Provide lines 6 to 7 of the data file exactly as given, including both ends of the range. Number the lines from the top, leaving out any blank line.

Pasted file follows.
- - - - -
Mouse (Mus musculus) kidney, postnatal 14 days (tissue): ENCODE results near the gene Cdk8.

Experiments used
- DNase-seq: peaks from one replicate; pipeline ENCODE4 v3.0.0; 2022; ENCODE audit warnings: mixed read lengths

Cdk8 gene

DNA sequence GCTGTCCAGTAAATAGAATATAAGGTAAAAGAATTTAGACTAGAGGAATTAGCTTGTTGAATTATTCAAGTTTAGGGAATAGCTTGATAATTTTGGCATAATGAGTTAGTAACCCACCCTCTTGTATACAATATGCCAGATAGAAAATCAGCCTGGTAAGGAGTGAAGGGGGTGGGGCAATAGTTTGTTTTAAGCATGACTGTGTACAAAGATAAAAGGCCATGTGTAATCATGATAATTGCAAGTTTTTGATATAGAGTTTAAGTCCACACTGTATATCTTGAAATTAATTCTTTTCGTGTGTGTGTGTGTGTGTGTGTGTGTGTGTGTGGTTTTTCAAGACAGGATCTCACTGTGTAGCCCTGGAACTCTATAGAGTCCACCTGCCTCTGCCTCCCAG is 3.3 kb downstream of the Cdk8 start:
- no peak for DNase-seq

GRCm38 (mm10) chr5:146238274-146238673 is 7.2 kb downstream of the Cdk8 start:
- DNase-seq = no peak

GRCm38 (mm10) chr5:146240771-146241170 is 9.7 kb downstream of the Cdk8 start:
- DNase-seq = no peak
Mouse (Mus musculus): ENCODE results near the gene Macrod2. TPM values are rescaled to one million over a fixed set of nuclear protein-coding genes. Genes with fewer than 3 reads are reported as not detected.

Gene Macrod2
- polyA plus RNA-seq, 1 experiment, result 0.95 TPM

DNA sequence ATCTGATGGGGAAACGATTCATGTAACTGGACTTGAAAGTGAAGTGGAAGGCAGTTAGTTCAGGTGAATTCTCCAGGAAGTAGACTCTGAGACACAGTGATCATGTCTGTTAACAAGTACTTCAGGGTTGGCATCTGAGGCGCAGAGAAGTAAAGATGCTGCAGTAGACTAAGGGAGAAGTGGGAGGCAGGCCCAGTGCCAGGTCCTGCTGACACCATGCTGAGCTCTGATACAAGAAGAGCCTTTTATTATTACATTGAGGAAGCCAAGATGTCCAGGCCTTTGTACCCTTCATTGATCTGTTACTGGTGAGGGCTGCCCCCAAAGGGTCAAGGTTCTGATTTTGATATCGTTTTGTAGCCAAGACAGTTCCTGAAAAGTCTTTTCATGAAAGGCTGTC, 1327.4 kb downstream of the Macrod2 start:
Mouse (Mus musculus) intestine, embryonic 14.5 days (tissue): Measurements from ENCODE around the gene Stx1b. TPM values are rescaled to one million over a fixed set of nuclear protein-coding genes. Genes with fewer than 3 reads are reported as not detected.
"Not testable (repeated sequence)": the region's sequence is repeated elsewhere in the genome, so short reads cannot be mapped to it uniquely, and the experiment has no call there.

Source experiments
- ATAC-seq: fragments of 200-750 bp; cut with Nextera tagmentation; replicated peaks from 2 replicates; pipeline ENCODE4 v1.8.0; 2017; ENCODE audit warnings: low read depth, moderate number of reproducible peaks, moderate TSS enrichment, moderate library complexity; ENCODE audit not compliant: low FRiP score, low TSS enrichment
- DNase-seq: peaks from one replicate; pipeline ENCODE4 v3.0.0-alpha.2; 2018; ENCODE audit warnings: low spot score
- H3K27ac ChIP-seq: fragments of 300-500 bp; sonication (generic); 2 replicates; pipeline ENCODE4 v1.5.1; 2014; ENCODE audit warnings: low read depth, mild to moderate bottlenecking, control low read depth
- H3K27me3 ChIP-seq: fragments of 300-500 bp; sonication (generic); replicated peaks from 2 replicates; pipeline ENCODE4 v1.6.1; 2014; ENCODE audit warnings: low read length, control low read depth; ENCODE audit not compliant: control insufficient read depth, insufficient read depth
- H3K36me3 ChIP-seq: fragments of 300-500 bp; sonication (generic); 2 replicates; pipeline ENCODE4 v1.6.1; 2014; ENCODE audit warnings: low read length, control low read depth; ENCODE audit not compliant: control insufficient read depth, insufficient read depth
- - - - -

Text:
- no peak for DNase-seq

GRCm38 (mm10) chr5:146238274-146238673 is 7.2 kb downstream of the Cdk8 start: